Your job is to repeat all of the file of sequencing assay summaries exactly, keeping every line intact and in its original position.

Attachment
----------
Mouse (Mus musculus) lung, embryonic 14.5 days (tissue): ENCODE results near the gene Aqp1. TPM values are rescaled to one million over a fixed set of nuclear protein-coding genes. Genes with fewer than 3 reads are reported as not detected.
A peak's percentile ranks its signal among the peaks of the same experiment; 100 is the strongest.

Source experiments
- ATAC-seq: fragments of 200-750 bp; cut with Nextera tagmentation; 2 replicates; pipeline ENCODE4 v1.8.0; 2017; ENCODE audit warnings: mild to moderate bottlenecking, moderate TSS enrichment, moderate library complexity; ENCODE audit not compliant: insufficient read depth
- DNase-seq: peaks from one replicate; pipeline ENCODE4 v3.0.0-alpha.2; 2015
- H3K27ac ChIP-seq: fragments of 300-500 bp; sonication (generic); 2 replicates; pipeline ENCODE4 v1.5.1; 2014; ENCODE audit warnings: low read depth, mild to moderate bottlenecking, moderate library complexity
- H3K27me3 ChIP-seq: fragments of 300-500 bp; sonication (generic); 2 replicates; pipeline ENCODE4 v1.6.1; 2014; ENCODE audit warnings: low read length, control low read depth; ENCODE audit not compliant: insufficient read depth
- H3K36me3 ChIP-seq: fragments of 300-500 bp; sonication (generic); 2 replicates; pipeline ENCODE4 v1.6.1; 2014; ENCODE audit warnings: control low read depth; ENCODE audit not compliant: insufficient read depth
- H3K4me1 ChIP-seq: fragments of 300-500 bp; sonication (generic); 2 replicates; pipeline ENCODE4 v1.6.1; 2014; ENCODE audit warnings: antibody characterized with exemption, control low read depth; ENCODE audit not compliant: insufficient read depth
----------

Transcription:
Mouse (Mus musculus) lung, embryonic 14.5 days (tissue): ENCODE results near the gene Aqp1. TPM values are rescaled to one million over a fixed set of nuclear protein-coding genes. Genes with fewer than 3 reads are reported as not detected.
A peak's percentile ranks its signal among the peaks of the same experiment; 100 is the strongest.

Source experiments
- ATAC-seq: fragments of 200-750 bp; cut with Nextera tagmentation; 2 replicates; pipeline ENCODE4 v1.8.0; 2017; ENCODE audit warnings: mild to moderate bottlenecking, moderate TSS enrichment, moderate library complexity; ENCODE audit not compliant: insufficient read depth
- DNase-seq: peaks from one replicate; pipeline ENCODE4 v3.0.0-alpha.2; 2015
- H3K27ac ChIP-seq: fragments of 300-500 bp; sonication (generic); 2 replicates; pipeline ENCODE4 v1.5.1; 2014; ENCODE audit warnings: low read depth, mild to moderate bottlenecking, moderate library complexity
- H3K27me3 ChIP-seq: fragments of 300-500 bp; sonication (generic); 2 replicates; pipeline ENCODE4 v1.6.1; 2014; ENCODE audit warnings: low read length, control low read depth; ENCODE audit not compliant: insufficient read depth
- H3K36me3 ChIP-seq: fragments of 300-500 bp; sonication (generic); 2 replicates; pipeline ENCODE4 v1.6.1; 2014; ENCODE audit warnings: control low read depth; ENCODE audit not compliant: insufficient read depth
- H3K4me1 ChIP-seq: fragments of 300-500 bp; sonication (generic); 2 replicates; pipeline ENCODE4 v1.6.1; 2014; ENCODE audit warnings: antibody characterized with exemption, control low read depth; ENCODE audit not compliant: insufficient read depth